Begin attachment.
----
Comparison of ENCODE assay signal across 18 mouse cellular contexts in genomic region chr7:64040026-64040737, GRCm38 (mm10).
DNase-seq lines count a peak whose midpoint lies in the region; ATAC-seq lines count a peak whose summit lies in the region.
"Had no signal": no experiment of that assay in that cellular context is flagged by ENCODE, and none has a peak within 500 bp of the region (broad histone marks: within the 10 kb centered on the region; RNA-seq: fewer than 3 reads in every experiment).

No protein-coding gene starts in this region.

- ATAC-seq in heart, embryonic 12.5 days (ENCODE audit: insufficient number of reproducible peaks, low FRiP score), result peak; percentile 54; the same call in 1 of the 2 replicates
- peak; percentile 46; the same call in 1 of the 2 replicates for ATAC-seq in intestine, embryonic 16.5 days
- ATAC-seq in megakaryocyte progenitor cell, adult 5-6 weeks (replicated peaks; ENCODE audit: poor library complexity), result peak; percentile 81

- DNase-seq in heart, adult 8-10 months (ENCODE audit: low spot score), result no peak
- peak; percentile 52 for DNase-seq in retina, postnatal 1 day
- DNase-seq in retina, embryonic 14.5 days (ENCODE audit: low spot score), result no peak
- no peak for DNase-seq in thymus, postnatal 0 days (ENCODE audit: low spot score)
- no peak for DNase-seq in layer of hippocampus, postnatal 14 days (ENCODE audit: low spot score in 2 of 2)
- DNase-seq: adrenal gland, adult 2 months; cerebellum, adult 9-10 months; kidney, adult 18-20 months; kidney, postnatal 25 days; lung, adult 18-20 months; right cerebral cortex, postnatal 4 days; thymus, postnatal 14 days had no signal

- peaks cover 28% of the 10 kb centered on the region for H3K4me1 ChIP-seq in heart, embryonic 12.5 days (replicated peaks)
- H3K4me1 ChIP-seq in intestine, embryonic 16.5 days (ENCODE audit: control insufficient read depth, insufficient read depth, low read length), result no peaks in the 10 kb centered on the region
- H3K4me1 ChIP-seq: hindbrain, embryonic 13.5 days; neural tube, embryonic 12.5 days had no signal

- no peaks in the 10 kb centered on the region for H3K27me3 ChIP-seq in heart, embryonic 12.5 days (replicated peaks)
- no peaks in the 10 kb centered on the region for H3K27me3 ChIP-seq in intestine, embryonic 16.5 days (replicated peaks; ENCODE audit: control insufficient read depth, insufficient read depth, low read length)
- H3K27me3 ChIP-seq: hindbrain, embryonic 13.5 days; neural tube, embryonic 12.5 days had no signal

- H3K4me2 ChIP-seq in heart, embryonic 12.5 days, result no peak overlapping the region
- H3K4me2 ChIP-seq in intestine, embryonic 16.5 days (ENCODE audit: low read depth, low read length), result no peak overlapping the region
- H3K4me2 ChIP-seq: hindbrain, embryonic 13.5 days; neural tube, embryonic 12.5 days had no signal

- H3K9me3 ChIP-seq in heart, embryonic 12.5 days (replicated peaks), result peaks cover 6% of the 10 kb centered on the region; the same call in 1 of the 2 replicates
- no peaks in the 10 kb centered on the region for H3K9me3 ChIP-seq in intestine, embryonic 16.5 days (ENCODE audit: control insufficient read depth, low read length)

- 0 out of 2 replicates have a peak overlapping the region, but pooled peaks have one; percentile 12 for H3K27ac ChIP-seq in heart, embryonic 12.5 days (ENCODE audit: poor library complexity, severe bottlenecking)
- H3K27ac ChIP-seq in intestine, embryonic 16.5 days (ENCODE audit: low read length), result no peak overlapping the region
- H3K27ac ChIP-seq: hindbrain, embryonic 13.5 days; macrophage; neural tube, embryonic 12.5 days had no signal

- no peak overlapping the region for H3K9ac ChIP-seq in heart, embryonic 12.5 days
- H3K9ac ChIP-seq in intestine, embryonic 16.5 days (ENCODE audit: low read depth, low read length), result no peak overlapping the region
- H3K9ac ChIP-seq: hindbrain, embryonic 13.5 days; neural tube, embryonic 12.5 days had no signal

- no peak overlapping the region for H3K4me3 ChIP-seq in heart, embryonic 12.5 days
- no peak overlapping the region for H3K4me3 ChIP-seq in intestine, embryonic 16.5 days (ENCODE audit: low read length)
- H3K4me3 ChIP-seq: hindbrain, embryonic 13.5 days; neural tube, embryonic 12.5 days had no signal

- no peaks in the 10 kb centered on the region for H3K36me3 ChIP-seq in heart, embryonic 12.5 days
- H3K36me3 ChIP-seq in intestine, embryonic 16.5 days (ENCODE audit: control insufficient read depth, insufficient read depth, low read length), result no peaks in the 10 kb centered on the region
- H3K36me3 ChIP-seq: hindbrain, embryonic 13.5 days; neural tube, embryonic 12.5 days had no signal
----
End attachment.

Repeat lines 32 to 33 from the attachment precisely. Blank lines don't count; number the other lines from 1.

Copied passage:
- no peak overlapping the region for H3K4me3 ChIP-seq in intestine, embryonic 16.5 days (ENCODE audit: low read length)
- H3K4me3 ChIP-seq: hindbrain, embryonic 13.5 days; neural tube, embryonic 12.5 days had no signal